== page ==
"To get Americans back into it, it's got to be an entire team effort," he told CNN. "It's like the Olympics -- you don't want just Spaniards and Italians and so on, it has to be an entire mix.
"I know Dorna is making a big push to make sure young talent is coming through the field in other countries, and that's what they have to do here. That's a 15-year building block, in my opinion."
A team of 50
Another issue for racing is the gulf in funding between MotoGP and other championships.
"My dad and mom went to have a tour of the KTM garage with Tim Kopra, the astronaut, and he said: 'I can't believe it, a two-rider team has close to 50 people!'" Schwantz told CNN.
"We were talking to Howard Plumpton, who was the coordinator for Team Suzuki when I raced there, and he said, 'at our biggest, we were nine.' I mean, just the airfare getting people wherever you've got to get them, has quadrupled the budget."
By contrast, Schwantz says, MotoAmerica struggles for cash.
"What else that's lacking here in America is the support from the manufacturers," the former Suzuki rider told CNN.
"There's no real sponsors -- outside sponsors -- involved in MotoAmerica, so no real manufacturer support, and for sure without the sales of motorcycles and sports bikes where they used to be, you're not going to get a Suzuki spending $10 million racing."
America still loves bikes
Schwantz also points to a decline in interest in sports bikes on the streets of US, telling CNN it's become more about the "vintage scene."
"The guys at Revival here in Austin have hit the nail on the head, taking an old, beat-up bike that looks to be something you wouldn't even wanna ride, and turning it into a daily commuter bike," said Schwantz.
As he puts it, that couldn't be further from splashing out "$20,000 to go buy a sport bike that you can barely use second gear on in most cities."
Again, Schwantz points to the contrast with Europe, telling CNN: "They buy scooters, they ride them in the winter, ride them in the summer -- it is their means of transportation.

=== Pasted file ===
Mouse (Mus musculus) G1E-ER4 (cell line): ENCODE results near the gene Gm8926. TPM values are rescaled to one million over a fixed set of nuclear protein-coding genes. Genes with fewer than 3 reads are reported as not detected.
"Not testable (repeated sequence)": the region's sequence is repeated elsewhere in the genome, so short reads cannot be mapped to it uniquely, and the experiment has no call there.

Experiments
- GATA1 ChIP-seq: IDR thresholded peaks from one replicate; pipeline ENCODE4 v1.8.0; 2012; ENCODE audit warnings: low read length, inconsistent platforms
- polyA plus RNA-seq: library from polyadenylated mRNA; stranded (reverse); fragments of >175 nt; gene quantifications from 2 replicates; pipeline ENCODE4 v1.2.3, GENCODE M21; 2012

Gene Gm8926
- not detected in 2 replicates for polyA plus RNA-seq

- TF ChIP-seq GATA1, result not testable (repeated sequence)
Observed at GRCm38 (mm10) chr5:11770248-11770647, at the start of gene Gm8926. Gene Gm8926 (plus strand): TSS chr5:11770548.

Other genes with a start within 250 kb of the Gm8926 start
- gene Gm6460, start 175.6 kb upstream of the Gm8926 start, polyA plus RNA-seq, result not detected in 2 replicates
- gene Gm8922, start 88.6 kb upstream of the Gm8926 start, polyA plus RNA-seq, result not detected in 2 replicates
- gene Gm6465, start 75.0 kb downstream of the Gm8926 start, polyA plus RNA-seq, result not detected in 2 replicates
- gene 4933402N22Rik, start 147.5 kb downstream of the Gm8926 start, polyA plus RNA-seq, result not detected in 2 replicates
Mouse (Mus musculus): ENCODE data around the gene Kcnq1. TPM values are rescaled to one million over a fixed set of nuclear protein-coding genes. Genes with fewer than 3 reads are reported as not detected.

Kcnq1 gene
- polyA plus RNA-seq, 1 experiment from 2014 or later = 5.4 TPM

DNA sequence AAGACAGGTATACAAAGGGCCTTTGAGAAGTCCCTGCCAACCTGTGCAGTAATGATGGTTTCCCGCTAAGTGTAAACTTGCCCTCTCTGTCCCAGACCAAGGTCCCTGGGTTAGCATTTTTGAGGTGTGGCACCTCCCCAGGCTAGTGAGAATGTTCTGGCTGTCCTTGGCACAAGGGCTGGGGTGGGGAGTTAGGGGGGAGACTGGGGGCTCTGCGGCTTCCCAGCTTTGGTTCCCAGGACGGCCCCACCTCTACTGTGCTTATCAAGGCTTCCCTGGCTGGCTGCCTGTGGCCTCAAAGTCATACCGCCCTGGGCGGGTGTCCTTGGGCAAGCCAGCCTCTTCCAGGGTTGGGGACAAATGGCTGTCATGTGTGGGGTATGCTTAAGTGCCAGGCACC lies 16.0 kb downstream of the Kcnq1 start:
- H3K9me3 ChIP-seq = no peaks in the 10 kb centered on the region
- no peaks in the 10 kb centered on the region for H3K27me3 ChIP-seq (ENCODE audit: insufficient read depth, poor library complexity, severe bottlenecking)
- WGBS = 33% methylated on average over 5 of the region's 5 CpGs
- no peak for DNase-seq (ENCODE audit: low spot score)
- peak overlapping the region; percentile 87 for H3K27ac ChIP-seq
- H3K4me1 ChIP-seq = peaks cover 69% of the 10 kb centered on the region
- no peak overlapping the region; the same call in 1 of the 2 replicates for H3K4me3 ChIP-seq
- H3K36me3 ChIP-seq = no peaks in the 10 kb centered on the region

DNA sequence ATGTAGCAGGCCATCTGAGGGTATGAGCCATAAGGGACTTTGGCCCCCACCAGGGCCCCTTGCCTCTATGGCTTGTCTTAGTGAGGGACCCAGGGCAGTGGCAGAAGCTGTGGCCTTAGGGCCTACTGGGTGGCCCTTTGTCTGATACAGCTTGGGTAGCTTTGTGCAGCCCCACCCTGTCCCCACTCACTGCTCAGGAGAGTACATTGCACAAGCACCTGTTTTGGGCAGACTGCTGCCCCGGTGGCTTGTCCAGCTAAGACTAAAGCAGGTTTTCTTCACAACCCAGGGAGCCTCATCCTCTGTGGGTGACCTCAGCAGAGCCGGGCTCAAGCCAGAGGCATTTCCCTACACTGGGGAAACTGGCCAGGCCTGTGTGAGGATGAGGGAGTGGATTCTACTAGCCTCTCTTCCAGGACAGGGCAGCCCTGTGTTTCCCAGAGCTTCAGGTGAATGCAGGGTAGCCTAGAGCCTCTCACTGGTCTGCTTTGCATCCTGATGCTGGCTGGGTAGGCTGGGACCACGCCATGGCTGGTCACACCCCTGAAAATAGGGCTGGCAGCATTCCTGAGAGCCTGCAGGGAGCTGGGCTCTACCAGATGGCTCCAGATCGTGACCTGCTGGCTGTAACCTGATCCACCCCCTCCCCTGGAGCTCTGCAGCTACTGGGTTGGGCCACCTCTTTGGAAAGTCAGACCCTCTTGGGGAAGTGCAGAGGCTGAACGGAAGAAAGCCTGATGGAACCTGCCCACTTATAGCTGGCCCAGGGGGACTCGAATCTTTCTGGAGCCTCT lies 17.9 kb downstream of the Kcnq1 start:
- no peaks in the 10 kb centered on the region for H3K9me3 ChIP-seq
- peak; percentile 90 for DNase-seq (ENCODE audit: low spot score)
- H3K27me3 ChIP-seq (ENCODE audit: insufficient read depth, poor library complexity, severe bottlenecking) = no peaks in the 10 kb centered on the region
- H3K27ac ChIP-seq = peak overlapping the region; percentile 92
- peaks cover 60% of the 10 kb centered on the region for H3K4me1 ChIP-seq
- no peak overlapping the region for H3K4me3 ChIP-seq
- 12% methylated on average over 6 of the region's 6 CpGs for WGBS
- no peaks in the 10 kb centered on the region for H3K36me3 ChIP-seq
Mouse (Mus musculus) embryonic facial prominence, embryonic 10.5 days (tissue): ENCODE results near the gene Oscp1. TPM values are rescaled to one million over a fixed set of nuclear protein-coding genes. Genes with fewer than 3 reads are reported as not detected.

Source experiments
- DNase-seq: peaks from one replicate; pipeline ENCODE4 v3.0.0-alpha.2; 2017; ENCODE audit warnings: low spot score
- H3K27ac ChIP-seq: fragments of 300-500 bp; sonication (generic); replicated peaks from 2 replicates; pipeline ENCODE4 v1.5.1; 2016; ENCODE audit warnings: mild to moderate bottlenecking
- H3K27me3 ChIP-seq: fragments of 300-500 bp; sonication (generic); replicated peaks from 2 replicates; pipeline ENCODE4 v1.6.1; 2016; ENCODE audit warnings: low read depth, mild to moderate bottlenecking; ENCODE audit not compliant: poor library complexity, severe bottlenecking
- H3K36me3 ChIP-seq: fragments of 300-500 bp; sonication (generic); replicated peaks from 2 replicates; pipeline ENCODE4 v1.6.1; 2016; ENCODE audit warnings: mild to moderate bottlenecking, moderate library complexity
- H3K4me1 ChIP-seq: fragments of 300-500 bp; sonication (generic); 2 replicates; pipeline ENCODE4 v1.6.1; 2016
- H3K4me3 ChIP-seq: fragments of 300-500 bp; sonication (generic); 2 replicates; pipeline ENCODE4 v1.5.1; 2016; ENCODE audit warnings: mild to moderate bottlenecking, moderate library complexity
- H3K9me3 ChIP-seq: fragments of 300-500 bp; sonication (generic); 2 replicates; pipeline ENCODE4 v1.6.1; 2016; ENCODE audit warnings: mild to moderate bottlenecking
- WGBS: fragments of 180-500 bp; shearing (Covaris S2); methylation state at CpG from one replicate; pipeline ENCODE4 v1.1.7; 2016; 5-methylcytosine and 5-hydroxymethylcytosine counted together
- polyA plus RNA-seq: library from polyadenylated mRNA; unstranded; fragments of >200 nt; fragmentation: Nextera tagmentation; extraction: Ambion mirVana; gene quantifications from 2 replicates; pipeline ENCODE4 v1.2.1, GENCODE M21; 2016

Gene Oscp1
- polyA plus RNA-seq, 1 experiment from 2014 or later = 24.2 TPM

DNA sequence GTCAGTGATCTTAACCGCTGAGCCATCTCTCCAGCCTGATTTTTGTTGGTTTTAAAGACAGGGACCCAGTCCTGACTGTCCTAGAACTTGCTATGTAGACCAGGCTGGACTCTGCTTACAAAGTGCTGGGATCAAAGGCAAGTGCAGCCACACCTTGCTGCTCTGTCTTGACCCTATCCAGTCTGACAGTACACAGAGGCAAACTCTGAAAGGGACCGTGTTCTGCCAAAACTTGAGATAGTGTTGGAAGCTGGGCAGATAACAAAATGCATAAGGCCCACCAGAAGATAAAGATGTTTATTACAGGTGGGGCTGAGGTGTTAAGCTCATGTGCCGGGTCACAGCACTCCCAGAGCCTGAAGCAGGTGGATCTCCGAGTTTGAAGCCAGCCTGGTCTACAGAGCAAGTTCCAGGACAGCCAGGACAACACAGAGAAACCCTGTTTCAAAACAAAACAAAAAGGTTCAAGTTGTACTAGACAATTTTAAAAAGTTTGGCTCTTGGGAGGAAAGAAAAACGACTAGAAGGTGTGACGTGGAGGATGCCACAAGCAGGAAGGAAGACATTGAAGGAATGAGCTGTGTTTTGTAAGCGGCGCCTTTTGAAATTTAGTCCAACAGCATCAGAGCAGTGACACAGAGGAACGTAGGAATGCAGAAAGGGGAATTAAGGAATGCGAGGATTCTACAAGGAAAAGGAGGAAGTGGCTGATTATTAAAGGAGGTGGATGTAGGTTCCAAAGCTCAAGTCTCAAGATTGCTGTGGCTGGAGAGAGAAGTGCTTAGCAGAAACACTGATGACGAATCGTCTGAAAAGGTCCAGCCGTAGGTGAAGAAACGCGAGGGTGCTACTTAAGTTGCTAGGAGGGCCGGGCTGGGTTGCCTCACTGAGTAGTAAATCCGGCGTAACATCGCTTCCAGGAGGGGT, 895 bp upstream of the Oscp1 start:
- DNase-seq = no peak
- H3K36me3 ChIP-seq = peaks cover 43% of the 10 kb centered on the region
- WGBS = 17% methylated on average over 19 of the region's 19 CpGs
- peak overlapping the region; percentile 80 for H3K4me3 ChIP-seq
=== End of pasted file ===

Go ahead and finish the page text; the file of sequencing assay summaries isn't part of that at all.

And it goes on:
"Parking is a whole lot easier with a motorcycle," he added. "How much easier would it be here if we could get motorcycles to be commonplace as a means of transportation?"
On race day, the Austin circuit was packed, indicating that MotoGP's appeal in the US remains strong.
But Schwantz believes the spectator experience could be improved, telling CNN he would "try and make things more accessible to the average person that comes, not just the person that has the paddock pass."
Schwantz understands the pressure on riders like Valentino Rossi to spend time with fans, but recalls his first interactions with spectators as a young racer, when veteran competitor John Ulrich told him he'd quickly get tired of signing autographs.
The older rider told Schwantz: "what you're really gonna hate is when they don't want them anymore, so sign as many as you can."
Life after Rossi
Away from the dearth of Americans, there's no doubt championship leader Valentino Rossi's appeal remains a huge part of MotoGP's popularity, and the prospect of life after the charismatic Italian is another big question for the sport.
In Austin, crowds of fans waited patiently for a glimpse of the seven-time world champion, whose popularity way exceeds anyone else on the grid.
But Schwantz is optimistic about the future, telling CNN: "I think as long as the racing continues to be as good as it is in all three classes, there will be that next kid who stands out in Moto3 and turns into the next Valentino.
"I don't think there's anyone right now -- I think (the late) Marco Simoncelli was that guy.
"Maybe there will be a drop in attendance initially, but when everybody realizes the racing is still as good as it's ever been, and that all it takes is a little bit of mist, a little bit of rain, and anybody in the field could win ... I think MotoGP is in a good place right now."
Roberts Jr. jokes Rossi "has to ask" him permission to retire.
"I have to give it my blessing," smiled the 2000 championship winner. "Maybe that's what he's been waiting for, maybe he's been waiting for me to tell him he can stop. I hope he doesn't.
"He was talking about going until he's forty, so a couple more years of him would be great."